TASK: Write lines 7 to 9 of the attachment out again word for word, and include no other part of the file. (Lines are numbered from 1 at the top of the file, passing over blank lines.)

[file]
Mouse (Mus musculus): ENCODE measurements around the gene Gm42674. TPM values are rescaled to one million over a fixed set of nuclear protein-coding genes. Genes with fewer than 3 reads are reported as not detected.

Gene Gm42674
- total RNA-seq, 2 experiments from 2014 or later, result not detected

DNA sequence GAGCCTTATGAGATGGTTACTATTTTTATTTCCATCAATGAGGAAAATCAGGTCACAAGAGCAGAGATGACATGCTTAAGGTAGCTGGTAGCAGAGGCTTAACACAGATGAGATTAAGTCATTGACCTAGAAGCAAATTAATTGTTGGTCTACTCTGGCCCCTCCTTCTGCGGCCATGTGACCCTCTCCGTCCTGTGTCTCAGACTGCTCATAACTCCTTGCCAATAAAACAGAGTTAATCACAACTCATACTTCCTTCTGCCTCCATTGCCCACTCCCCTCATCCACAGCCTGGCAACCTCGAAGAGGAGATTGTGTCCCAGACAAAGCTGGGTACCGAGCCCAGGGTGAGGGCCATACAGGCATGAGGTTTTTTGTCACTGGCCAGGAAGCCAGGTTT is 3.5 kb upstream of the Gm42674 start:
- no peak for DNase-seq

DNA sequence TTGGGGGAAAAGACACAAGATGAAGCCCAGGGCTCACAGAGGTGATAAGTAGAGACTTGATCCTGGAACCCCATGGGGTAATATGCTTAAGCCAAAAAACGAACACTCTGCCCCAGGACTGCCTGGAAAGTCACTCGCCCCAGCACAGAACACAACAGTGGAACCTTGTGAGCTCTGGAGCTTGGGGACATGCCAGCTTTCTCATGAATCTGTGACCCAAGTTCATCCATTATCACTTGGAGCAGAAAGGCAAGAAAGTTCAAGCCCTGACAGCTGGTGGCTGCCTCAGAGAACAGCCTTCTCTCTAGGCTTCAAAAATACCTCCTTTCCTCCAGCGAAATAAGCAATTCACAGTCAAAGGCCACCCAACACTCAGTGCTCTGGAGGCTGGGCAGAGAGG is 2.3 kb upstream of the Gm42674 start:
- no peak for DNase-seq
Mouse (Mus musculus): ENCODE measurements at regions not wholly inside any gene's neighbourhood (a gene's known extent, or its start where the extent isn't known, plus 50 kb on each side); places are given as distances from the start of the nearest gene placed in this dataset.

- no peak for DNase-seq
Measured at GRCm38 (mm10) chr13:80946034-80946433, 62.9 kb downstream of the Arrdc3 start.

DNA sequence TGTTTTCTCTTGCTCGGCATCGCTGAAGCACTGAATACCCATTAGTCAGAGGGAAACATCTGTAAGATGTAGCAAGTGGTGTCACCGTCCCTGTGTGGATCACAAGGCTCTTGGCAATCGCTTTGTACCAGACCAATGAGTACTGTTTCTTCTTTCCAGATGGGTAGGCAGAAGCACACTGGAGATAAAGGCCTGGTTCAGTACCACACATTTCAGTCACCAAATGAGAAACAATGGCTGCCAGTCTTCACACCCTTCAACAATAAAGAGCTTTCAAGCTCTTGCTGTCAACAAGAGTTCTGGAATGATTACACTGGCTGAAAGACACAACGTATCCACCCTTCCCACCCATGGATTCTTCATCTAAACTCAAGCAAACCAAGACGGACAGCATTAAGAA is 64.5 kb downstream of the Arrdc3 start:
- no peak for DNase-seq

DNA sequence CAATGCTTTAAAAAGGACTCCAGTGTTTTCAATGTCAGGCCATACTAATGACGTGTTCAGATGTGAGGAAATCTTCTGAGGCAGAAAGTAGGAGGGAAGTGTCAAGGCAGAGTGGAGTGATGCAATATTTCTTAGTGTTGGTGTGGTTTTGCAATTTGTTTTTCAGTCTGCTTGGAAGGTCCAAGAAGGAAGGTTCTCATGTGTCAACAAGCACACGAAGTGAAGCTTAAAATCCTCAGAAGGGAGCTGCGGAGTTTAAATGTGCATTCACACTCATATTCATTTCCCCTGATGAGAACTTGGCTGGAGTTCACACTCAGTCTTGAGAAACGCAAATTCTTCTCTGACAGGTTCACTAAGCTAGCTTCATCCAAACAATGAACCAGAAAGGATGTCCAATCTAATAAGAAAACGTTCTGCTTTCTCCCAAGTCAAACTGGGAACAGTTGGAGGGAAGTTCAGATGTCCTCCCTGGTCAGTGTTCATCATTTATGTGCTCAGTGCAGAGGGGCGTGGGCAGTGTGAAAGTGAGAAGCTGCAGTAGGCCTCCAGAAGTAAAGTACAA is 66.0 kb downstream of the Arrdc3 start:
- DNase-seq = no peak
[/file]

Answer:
- no peak for DNase-seq
Mouse (Mus musculus): ENCODE measurements at regions not wholly inside any gene's neighbourhood (a gene's known extent, or its start where the extent isn't known, plus 50 kb on each side); places are given as distances from the start of the nearest gene placed in this dataset.

- no peak for DNase-seq